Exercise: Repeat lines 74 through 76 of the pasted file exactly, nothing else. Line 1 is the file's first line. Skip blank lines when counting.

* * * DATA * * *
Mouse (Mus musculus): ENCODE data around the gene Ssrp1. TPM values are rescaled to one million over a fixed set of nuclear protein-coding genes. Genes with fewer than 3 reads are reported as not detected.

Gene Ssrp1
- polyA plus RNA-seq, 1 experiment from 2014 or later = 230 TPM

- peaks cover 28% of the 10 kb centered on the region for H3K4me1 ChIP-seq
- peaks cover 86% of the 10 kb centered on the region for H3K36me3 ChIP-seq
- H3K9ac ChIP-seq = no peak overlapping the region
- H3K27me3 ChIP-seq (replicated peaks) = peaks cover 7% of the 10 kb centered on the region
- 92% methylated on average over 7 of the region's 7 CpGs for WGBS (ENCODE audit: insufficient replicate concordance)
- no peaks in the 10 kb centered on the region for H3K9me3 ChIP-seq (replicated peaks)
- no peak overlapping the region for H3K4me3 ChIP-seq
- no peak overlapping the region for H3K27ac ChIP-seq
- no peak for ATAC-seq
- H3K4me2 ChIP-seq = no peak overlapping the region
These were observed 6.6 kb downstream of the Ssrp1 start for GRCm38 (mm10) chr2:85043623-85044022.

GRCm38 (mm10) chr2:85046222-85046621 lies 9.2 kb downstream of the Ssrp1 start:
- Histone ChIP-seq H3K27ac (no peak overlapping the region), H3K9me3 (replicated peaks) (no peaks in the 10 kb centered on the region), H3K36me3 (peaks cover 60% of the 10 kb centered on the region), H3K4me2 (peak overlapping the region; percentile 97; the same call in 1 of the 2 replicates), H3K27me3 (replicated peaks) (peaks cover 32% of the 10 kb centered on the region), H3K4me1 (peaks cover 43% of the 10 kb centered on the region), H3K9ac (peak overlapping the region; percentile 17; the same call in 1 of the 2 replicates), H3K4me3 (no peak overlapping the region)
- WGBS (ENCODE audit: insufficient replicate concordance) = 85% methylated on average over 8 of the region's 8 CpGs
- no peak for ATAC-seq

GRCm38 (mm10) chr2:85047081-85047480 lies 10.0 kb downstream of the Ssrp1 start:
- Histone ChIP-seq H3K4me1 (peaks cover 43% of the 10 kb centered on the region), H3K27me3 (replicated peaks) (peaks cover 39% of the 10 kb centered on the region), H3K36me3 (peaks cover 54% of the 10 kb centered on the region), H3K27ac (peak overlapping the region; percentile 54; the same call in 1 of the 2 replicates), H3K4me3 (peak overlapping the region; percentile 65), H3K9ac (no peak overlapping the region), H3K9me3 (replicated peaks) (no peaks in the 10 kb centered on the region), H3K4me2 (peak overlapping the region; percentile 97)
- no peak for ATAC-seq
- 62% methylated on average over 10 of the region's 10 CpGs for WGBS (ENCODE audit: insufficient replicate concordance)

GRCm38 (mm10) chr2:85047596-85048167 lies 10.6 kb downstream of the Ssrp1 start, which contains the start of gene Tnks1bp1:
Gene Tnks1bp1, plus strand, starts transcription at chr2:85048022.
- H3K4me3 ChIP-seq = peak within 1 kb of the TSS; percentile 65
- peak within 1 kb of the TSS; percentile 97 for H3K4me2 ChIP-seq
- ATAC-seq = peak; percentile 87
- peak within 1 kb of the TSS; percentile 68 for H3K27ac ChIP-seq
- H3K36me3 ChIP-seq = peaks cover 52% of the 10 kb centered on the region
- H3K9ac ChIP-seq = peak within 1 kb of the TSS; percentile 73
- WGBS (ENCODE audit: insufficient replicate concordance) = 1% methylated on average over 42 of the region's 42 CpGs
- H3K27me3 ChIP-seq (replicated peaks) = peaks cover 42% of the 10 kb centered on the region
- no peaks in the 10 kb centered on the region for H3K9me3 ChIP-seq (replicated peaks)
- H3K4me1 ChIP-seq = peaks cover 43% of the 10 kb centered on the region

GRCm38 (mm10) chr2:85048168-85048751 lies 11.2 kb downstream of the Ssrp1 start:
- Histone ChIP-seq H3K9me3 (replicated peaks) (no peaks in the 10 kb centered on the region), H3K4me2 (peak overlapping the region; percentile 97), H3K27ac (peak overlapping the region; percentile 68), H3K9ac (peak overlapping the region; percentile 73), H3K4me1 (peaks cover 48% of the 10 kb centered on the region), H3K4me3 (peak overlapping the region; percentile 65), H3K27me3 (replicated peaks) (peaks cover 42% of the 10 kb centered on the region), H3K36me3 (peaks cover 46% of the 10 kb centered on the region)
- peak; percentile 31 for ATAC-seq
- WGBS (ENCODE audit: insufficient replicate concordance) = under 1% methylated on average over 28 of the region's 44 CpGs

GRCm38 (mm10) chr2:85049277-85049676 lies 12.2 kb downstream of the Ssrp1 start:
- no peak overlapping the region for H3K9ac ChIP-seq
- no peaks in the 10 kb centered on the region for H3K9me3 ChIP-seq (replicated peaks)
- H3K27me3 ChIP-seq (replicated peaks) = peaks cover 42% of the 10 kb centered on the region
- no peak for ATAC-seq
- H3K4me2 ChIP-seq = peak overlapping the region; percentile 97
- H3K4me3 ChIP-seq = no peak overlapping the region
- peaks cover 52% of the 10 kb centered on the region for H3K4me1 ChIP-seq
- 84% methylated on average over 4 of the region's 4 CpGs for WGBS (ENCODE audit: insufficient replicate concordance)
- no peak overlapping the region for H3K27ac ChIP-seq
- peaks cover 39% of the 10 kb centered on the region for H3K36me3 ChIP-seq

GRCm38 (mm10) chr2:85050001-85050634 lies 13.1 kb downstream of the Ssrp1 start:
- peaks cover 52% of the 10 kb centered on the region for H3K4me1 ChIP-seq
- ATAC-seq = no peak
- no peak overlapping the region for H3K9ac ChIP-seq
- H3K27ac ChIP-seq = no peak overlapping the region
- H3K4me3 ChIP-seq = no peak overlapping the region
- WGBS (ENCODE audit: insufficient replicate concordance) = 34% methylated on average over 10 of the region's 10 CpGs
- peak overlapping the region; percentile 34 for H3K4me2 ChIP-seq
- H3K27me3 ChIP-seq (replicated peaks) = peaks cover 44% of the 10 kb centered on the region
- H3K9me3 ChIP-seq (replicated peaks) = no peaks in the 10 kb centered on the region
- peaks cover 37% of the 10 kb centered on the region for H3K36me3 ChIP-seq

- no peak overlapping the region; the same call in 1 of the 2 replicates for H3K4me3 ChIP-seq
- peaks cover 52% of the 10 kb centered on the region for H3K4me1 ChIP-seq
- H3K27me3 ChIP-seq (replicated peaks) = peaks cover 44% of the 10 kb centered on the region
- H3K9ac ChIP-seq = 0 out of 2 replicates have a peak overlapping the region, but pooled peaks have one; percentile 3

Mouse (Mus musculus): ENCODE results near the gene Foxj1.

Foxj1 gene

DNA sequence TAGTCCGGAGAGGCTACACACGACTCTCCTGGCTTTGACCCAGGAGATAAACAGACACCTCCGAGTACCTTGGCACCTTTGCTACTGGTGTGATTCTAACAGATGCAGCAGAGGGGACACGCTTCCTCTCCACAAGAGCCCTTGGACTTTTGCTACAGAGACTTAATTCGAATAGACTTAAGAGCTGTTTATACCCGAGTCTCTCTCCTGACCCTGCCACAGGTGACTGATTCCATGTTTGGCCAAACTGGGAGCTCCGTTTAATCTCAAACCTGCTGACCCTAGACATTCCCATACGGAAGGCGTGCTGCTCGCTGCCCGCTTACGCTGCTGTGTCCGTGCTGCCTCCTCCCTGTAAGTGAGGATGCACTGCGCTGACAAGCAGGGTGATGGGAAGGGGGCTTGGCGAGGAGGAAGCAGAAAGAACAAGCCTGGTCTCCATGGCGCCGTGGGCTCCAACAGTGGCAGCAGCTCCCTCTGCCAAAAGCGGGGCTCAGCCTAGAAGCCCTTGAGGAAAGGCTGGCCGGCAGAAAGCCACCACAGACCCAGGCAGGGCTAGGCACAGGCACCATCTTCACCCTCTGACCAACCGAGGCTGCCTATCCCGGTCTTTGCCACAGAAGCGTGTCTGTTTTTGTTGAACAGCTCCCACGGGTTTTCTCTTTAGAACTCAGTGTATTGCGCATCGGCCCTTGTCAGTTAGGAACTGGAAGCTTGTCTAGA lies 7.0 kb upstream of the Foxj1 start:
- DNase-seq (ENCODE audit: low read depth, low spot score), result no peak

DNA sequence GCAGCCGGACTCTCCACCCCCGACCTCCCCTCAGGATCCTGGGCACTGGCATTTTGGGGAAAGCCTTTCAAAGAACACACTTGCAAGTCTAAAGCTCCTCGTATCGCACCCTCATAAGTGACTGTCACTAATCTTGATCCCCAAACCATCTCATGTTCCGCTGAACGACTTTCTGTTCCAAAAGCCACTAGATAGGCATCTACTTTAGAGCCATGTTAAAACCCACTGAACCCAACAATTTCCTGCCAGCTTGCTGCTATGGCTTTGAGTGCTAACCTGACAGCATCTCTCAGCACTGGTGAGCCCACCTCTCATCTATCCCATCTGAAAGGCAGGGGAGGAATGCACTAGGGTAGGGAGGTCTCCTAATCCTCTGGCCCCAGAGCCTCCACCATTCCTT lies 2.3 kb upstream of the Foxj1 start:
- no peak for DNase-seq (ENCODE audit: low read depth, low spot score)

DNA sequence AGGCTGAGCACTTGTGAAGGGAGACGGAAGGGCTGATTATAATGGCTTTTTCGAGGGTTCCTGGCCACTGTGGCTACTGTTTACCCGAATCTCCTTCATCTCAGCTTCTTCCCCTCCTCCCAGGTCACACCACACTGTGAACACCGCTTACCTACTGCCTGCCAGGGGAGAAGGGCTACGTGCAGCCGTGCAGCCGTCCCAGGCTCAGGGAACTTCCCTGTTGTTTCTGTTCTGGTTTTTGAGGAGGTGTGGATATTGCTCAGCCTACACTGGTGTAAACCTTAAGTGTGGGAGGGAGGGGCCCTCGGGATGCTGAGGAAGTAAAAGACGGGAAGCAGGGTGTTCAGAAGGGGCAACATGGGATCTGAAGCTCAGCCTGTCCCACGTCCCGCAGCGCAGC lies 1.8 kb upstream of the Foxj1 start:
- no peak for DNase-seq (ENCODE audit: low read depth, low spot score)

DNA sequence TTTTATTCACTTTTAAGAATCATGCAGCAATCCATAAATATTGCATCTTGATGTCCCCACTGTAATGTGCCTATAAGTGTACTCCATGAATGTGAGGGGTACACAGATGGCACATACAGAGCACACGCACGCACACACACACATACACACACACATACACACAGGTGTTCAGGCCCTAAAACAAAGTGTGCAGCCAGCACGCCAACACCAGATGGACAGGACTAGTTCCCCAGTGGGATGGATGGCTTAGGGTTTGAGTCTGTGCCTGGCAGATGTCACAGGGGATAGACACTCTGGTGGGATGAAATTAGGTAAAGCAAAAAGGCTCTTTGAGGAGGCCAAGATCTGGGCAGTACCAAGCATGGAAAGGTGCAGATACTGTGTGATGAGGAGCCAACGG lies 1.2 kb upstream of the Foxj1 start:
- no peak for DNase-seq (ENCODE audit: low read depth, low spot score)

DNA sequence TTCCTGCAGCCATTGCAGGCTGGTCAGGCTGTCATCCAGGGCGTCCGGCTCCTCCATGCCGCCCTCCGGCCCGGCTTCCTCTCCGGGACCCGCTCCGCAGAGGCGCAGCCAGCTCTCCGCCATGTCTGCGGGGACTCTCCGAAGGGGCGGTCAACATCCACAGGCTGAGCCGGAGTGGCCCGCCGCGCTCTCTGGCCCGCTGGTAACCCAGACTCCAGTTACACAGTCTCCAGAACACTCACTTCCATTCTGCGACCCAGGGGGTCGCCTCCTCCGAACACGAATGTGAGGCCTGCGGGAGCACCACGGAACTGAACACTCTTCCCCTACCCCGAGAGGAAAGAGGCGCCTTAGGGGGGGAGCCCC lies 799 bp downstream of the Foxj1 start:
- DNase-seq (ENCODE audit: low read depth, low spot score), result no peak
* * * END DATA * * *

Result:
- no peak for DNase-seq (ENCODE audit: low read depth, low spot score)

DNA sequence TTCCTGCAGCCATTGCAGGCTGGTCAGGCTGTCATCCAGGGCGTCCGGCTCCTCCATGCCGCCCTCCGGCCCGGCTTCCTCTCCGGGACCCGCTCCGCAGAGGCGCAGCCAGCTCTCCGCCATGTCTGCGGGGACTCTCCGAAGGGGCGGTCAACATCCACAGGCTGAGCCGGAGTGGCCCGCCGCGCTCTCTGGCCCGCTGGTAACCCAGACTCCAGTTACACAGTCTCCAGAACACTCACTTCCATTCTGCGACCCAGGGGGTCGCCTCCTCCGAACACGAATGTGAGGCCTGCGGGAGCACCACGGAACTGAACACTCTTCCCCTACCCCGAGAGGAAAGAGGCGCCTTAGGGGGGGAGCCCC lies 799 bp downstream of the Foxj1 start:
- DNase-seq (ENCODE audit: low read depth, low spot score), result no peak